Seven Falls Wahluke Slope Cabernet Sauvignon 2011
Cabernet Sauvignon from Columbia Valley, Washington
This elegant Cabernet Sauvignon reveals layers of dark fruit flavors with good balance between fruit and tannins. A rich and velvety texture leads in to a bright finish.
Wine Spectator - "Supple, expressive and generous, with spicy blackberry, currant and licorice flavors, pouring into the harmonious and polished finish. Drink now through 2019."
Seven Falls Winery
Seven Falls was inspired by a series of seven waterfalls that once flowed along the Columbia River through what is now known as the Wahluke Slope. With one of the warmest and driest climates in Washington state, and sandy loam soil in the vineyards, the terroir in this historical region is perfect for creating big, bold wines with outstanding structure.
Many winemakers consider the Wahluke Slope to be the backbone of the Washington wine industry. The Wahluke Slope AVA is one of the state’s driest and warmest grapegrowing regions, allowing nearly complete control of vine vigor and ripening through irrigation. The soils here are uniform over large areas, well drained and course in texture, and made up of gravelly and rocky silt and sand. With such a warm climate and unique soil composition, the Wahluke Slope is known for wines with big flavor and lots of structure. View all Seven Falls Wines
About Columbia Valley
Columbia Valley is the largest of Washington State's wine growing regions, with almost 11 million acres. It encompasses a number of smaller regions, including Yakima Valley, Walla Walla Valley, Red Mountain and more. The vast area consists of a range of climates, allowing viticulturists to plant a diverse selection of grape varieties. Most wineries plant rows sparsely, which helps the vines survive the harsh winters.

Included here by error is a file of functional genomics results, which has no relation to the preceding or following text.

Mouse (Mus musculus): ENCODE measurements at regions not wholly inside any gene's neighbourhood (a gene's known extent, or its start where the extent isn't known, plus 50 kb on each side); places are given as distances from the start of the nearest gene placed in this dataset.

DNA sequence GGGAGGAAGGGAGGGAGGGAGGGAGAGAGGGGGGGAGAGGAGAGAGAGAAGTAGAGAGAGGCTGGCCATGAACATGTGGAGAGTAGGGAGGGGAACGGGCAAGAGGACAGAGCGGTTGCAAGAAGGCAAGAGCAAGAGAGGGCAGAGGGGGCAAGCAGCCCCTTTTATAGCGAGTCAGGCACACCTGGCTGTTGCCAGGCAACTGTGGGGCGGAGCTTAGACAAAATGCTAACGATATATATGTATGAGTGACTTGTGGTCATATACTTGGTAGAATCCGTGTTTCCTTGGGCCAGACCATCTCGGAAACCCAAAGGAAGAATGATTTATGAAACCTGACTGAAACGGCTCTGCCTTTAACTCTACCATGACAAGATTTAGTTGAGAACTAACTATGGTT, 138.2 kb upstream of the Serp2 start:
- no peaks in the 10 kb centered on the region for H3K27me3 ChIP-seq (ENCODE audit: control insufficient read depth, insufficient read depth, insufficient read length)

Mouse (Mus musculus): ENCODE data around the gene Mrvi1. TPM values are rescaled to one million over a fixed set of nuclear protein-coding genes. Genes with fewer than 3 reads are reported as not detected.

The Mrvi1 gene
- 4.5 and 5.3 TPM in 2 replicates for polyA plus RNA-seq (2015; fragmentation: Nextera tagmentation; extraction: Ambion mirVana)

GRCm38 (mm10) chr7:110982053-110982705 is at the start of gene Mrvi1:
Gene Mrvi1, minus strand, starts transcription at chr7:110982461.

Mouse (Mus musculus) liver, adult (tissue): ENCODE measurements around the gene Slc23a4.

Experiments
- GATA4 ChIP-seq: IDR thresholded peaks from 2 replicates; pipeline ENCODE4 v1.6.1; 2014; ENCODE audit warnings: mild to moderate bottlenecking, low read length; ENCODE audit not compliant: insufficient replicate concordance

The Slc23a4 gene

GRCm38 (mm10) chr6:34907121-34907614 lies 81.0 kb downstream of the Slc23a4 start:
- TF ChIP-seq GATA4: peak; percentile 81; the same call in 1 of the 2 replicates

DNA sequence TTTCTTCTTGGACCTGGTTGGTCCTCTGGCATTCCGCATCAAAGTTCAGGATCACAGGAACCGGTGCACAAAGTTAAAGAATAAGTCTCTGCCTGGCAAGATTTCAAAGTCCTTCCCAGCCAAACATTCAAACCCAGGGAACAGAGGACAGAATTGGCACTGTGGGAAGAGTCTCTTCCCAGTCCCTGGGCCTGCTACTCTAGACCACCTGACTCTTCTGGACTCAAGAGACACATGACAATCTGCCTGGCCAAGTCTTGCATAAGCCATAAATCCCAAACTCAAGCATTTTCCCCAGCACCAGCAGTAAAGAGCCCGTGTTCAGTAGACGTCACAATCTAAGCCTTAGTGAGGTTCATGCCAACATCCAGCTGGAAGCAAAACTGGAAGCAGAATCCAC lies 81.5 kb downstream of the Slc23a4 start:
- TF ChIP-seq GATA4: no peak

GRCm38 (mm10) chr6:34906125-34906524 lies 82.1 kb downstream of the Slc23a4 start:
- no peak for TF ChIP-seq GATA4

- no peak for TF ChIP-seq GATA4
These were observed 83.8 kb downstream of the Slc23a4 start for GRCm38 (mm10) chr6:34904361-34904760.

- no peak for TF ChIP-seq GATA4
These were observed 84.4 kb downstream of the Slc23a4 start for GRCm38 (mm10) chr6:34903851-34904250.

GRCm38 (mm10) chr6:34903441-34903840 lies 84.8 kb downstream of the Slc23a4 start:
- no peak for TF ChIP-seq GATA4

Notable FactsMerlot is the most popular and most planted grape of the area, followed by Cabernet Sauvignon and Chardonnay. Syrah and Riesling are also popular and continue to grow in acreage.
About WashingtonRelated Links:Now the number two producer in the United States, Washington State has also grown in quality.
So how does a state known for rain and coffee produce high quality wines? They plant their grapes on the east side of the Cascade mountains, away from that ever-present rain cloud that sits along the coast. Perhaps wine grapes do well since the sandy loam soils east of the Cascade range give way to an almost desert-like land, saved from drought only by the helpful rivers that run through the area – and the good irrigation systems.
Thinking that the state would do best with typical northern growing grapes like Riesling and Gewurtztraminer, turns out the apple state is well-suited for reds, namely Merlot, Cabernet Sauvignon and, more recently, Syrah. Of course, whites have not been forgotten - Washington State Rieslings range from bone-dry to sweet, are well-structured and high quality, and Chardonnay dominates most of the other white plantings, making a range of wines. But the reds of the region, Merlot in particular, have made Washington State a quality force to be reckoned with.
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Alcohol By Volume GuideMost wine ranges from 10-16% alcohol by volume. Some varietals tend to have higher (for example Zinfandel and Cabernet Sauvignon) or lower alcohol levels (Pinot Noir and many white varietals), but there is always some variation from producer to producer. Some wine falls outside of this range, for instance Port weighs in closer to 20%, while Muscat and Riesling are usually a bit below 10%.
Wine Style Guide
Light & Crisp
- Light to medium bodied wines that are high in acid and light to medium fruit. Typically no oak.
Fruity & Smooth
- Light to medium bodied wines with lots of juicy fruit, typically medium acid and medium oak.
Rich & Creamy
- Full bodied wines that have typically undergone malo-lactic fermentation and/or spent time in oak.
- 5 Stars: